Jane Austen fans everywhere are rejoicing. The famed author of Pride and Prejudice, Emma and Persuasion, among others, has released a new book this past weekend.
Or rather, it is an old book updated to fit modern tastes. With modern changes in values and the arrival of feminism, many readers have complained that Ms. Austen’s works are sexist, portraying weak, helpless and poor women who must vie for the attentions of handsome, capable and wealthy men.
“There’s no doubt Ms. Austen has literary talent,” assents Joanna Willoughby, leader of the New York City, NY chapter of the Jane Austen Society. “But she must learn to loosen up and be more relevant to today’s women. Otherwise she stands to lose her timelessness. I foresee a huge reduction in book sales and a lessening interest in films based on her work if she does not start to change her tune.”
In response to these accusations, Ms. Austen has released an updated version of her book, Pride and Prejudice, renamed Humility and Tolerance. “I am most excited to see how it is received,” says the writer. “I aimed to appeal to the gender bending sensibilities of our modern age.”
The novel tells the story of Elias Bennett, a poor, unmarried young man who has four unmarried brothers: John, Marius, Carlos, and Lyle. They live with their parents, hyperactive Mr. Bennett and antisocial Mrs. Bennett. (“Mrs. Bennett!” sobs her husband in one scene, “You have no compassion for my feels!”) The family is delighted to hear that Miss Charlotte Bingley is moving to the neighborhood, Charlotte is a rich heiress who has a younger brother, the scheming and mean-spirited Carl. John and Miss Bingley take a liking to each other right away, but Carl is determined that his sister will not waste her fortune on such a lowly man.
With the Bingleys come their friend, Miss Darcy. Miss Darcy is even richer than Charlotte, but she is extremely humble. She dresses in rags and her house, Pemberley, is in ruins because she deems it too prideful to make repairs. Her money languishes in a bank, building up every year. When she and Elias Bennett meet, there are fireworks, but not for the right reasons. “He is too tolerant,” Miss Darcy says to Charlotte, “and far too handsome to be interested in me. I am a lowly worm, and of no consequence to gentlemen who see the good in all ladies.”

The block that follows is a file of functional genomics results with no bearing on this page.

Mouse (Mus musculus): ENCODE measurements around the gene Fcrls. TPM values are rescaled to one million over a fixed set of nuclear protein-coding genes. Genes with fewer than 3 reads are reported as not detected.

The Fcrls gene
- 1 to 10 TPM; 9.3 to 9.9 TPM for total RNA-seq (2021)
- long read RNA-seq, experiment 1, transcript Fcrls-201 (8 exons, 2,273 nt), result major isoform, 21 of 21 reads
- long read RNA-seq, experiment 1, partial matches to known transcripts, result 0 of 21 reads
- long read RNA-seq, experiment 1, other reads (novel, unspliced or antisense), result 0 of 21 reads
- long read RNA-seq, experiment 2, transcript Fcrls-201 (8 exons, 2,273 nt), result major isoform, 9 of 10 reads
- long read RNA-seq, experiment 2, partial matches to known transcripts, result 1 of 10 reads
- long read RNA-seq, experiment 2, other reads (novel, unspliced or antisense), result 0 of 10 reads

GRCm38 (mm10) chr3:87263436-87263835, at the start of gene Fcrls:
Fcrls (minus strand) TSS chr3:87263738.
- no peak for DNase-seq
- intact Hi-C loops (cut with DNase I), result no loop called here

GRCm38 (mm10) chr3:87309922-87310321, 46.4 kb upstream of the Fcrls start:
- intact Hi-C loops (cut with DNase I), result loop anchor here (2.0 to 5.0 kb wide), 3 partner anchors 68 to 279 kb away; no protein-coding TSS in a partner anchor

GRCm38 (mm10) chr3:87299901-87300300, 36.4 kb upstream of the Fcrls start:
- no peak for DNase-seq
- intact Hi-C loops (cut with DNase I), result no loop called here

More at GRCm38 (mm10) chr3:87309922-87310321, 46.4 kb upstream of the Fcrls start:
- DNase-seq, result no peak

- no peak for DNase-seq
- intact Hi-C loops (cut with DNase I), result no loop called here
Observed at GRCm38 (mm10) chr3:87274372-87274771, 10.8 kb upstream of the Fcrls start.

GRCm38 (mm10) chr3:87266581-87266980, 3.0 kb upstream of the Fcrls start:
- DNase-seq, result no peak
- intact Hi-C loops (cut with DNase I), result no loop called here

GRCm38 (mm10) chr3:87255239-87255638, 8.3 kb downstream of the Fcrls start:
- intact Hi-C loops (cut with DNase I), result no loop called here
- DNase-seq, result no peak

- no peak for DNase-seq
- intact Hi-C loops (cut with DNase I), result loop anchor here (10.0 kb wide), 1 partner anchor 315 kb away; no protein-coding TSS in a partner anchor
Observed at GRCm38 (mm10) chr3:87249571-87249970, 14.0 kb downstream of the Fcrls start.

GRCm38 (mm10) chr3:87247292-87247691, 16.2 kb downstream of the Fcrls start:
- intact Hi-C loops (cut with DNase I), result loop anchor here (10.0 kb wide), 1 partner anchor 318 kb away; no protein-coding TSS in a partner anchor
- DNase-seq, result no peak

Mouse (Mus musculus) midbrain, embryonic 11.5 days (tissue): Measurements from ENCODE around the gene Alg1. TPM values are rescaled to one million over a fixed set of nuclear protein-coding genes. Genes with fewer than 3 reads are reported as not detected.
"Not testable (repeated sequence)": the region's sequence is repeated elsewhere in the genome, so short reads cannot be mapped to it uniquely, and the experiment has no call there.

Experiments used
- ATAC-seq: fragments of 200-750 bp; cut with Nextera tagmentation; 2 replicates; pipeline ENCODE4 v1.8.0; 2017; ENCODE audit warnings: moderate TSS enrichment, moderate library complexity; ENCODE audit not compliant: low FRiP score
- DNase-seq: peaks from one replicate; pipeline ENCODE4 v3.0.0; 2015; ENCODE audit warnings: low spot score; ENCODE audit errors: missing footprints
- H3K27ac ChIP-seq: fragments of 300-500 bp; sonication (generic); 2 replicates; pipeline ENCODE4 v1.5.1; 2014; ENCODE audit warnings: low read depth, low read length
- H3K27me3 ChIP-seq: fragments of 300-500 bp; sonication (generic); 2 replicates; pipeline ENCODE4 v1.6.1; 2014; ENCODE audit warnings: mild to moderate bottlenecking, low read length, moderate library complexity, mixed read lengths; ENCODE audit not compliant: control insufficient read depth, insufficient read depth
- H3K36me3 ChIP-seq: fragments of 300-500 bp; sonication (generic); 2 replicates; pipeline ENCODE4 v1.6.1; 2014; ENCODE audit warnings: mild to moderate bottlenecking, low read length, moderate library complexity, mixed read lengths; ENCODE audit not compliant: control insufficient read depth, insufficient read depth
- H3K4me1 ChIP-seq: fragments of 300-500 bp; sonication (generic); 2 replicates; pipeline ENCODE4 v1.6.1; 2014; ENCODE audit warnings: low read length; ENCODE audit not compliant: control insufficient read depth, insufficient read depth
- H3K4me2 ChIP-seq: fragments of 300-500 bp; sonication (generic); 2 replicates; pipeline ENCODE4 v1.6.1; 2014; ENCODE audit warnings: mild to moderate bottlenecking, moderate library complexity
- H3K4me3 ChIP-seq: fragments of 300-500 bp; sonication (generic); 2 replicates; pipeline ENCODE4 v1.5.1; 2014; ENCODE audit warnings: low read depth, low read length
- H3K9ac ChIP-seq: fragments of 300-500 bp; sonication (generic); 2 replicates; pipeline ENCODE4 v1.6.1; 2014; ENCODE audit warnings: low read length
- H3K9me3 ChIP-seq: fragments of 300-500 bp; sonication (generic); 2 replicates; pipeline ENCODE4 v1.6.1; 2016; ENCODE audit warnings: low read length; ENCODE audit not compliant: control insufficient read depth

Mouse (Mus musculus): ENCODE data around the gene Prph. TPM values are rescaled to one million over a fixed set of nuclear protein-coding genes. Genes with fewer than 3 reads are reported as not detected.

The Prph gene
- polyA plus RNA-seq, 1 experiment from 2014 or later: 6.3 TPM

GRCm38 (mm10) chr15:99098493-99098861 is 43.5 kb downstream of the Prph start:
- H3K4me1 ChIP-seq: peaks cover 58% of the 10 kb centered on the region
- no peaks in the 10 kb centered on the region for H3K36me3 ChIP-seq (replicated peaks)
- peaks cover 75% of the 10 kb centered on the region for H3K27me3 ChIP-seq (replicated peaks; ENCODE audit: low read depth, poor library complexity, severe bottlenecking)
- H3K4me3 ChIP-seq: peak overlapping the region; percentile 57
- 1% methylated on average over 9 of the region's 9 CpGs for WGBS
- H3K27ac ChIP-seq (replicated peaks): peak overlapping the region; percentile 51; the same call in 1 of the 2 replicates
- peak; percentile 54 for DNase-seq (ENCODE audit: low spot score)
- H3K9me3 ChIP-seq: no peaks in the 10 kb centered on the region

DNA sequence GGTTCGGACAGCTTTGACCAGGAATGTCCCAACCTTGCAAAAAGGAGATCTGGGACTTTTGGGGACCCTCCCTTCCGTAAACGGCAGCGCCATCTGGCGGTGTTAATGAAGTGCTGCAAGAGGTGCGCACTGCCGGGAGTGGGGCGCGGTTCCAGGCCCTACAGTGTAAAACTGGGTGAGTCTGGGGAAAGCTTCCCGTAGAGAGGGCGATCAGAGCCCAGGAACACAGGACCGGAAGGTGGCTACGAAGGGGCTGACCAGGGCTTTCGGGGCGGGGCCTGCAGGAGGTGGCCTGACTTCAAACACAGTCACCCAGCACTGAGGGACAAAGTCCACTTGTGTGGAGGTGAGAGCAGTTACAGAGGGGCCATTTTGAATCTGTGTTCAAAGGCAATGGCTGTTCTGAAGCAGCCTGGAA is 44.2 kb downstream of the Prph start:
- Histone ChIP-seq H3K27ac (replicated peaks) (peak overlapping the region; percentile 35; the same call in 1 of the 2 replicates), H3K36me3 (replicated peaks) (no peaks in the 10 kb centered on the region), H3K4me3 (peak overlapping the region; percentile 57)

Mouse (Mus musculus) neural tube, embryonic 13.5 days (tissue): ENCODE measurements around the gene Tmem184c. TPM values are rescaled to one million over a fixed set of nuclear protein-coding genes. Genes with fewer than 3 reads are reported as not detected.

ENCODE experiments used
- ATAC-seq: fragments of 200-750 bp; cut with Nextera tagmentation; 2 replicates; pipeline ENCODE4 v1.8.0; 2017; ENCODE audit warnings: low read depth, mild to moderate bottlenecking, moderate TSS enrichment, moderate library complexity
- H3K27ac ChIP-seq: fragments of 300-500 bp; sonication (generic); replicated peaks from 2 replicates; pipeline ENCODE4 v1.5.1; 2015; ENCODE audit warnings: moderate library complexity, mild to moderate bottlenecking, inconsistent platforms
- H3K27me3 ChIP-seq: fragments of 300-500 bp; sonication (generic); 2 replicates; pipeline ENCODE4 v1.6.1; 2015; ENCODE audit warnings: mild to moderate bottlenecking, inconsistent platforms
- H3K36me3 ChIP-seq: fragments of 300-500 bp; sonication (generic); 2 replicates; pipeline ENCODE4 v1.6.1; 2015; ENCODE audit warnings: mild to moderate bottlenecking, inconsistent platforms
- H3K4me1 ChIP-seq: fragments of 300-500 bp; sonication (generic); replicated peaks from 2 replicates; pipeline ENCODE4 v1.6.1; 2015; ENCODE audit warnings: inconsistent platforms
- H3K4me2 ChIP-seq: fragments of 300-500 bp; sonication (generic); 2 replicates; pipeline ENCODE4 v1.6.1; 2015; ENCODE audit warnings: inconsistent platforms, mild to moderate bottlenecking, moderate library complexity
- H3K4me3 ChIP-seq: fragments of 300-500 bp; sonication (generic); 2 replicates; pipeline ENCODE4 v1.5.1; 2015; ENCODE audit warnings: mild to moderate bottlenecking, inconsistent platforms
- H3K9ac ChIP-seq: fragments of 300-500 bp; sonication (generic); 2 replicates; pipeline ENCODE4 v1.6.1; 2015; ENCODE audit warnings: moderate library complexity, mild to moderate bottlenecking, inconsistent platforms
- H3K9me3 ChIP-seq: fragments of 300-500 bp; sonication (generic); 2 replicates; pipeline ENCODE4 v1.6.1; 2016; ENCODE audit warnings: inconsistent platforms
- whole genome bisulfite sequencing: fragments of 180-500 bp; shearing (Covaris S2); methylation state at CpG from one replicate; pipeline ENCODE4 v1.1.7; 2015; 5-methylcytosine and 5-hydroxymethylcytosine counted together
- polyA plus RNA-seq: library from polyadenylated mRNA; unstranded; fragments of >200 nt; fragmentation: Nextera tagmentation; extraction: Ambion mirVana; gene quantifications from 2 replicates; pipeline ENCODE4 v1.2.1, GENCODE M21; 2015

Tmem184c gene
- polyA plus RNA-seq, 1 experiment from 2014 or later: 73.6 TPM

Throughout the book, we see that Miss Darcy’s extreme low self-esteem frustrates Elias’ tolerance of everyone and everything. Miss Darcy cannot believe that Elias would stoop to such a low as choosing her. Elias, on the other hand, wishes that she would be kinder to herself and to use her money for the good of society. Miss Darcy refuses, stating that “my pride once lost is lost forever.”
Excitement arises when the ballet troupe comes to town, which captivates Elias’ younger brothers Carlos and Lyle – wild, silly womanizers who, egged on by their father, go to see the ballet dancers perform in the town square. The prima ballerina of the group, Miss Wickham, is a middle-aged cougar who soon steals Lyle’s heart. The Bennett family is at first excited to entertain such a notable guest, and Elias’ generous spirit glazes over Miss Wickham’s rather creepy pursual of his brother. Miss Darcy, however, acts cold toward the prima ballerina, which annoys Elias, who perceives Miss Darcy as being intolerant and jealous.
Things get awkward when Reverend Collins, a distant relative of the Bennetts’ and the first female vicar in the country, comes to visit. Miss Collins wants to marry, but no men have given her the time of day because her role as a clergywoman is such a controversial position (she also has a very unpredictable temper, insulting everyone she meets.) She decides to try her luck at the Bennet household. Mr. Bennett enthusiastically welcomes her, but Mrs. Bennett sees her as strange and infeminine. Elias is rather taken aback when Miss Collins proposes to him, and when he refuses, she flies off the handle and suffers a nervous breakdown, enraged because no men want her. She finally elopes with Elias’ friend Charlie, who is getting up in years and will take anyone.
Chaos ensues when Lyle runs away with Miss Wickham, making Elias realize that his tolerance of her was wrong. He confides in Miss Darcy, who reveals that the cougar once tried to make off with her younger brother Georgie for his money. (Georgie at the time was still in primary school – homeschooled, because his sister deemed it less ostentatious.) Miss Darcy swears to make the situation right, and decides to put off her humble lifestyle for once in order to use her wealth and power for good. She uses her connections to find Miss Wickham and Lyle in London, and she breaks out of character to duke it out with Miss Wickham, who finally agrees to marry Lyle after a few bloody noses and some extra cash. They are married and all is well.
Elias and Miss Darcy finally realize that they are in love, and they get married in a double wedding with John and Miss Bingley. Miss Darcy finally makes repairs on her house (which was on the verge of being condemned) and she and Elias open a school for boys.
Ms. Austen agrees that there are some purists who might be outraged at what some have called a “mutilation” of one of her most beloved works. The author, however, keeps a cool head.
“The person,” she says, “be it a guy or a woman, who has not pleasure in this reworked novel, must be intolerably sexist.”
Who are we to disagree?